Friends of the Forensic Science Club, this week we present the paper “Relationships Between Offenders’ Crime Locations and Different Prior Activity Locations as Recorded in Police Data”, by Curtis-Ham, S.; Bernasco, W.; Medvedev, O. N. and Polaschek, D. L. L. (2022), in which authors carry out an exhaustive study to know more about the patterns of geographical choice of criminals, to discover whether a relationship between them and the offenders’ routines exist.
We know from routine activity theory and crime pattern theory that crimes occur when opportunity (that is, the presence of a suitable and available target) overlaps with offenders’ known locations through their routinary noncriminal activities, such as where they live, work, or socialize with family or friends.
Recent theoretical development suggests that some types of activity locations are more important than others for offenders’ crime location choices. Understanding which they are more likely to choose to commit their crimes has very important implications for crime prevention and investigation. It can help identify high-risk locations and inform the most appropriate risk management strategies. It can also help in geographic profiling for crime investigation.
But, despite the practical importance of being able to predict, at an individual level, where a person will commit a crime, there is little research that empirically explores the extent to which various types of activity locations differ from one another in their influence on crime.
Studies to date have only compared a limited subset of locations (e.g., the offender’s home, homes of family members, or locations of prior offenses). This study leverages a large national dataset of widely disparate locations pertaining to offenders’ pre-crime activities recorded in a police database in a previously unresearched context (New Zealand).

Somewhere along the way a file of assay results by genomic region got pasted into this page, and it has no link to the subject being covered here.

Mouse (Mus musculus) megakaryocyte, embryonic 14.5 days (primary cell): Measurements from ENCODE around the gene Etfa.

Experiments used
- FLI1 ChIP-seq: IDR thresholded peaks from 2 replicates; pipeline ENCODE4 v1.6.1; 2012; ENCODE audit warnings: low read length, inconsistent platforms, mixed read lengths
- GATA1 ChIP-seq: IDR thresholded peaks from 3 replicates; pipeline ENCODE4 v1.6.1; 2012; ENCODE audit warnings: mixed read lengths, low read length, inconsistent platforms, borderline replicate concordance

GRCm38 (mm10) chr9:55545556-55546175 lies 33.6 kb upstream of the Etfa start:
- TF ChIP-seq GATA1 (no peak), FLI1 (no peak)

Drawing on environmental psychology, crime pattern theory emphasizes the role of people’s routine activities in generating awareness of criminal opportunities.
First, offenders might identify criminal opportunities more easily and more frequently near their places of activity, called nodes. Qualitative studies have confirmed that home, work, and other places of non-criminal activity have the potential to generate crime opportunity awareness. Recent quantitative studies have estimated the greater likelihood of offenders committing crimes near their homes, the homes of close relatives, and the locations of previous offenses, compared to other locations.
On the other hand, the role of routine activities in generating awareness of criminal opportunities means that the probability of offending tends to be highest near activity nodes and decreases with distance. This pattern of decreasing distance reflects that people are more familiar with areas closer than farther away from their activity locations, and familiarity is an important factor in the choice of crime location.
All this also reflects the principle of least effort: in theory, people travel the shortest distance necessary to find the opportunity to commit a crime.
The main objective of the article is to expand the understanding of how all these associations happen in reality. To do this, data on crimes and nodes of offender activity were collected from the National Intelligence Application (NIA), a New Zealand Police database. The offenses included were all residential and non-residential burglaries, commercial and personal burglaries, and extra-familial sexual offenses committed between 2009 and 2018. In addition, in all of these, an offender was identified with sufficient evidence to proceed against him/her.
The results obtained revealed that almost all nodes were significantly and positively associated with the choice of crime location.
Consistent with expectations based on crime pattern theory, crime was almost always more likely in the surroundings of activity nodes and decreased with distance. Crime near home showed the strongest associations, followed by immediate family homes. This information is especially relevant and novel for nonresidential burglary and extrafamilial sexual offenses.
In addition, it appears that individuals are more likely to offend near immediate family homes versus more distant relatives’ and intimate partners’.
These findings, the authors note, are interesting because they may help to identify more accurately who is more likely to have committed a crime in a particular location, given the nature of the crime.
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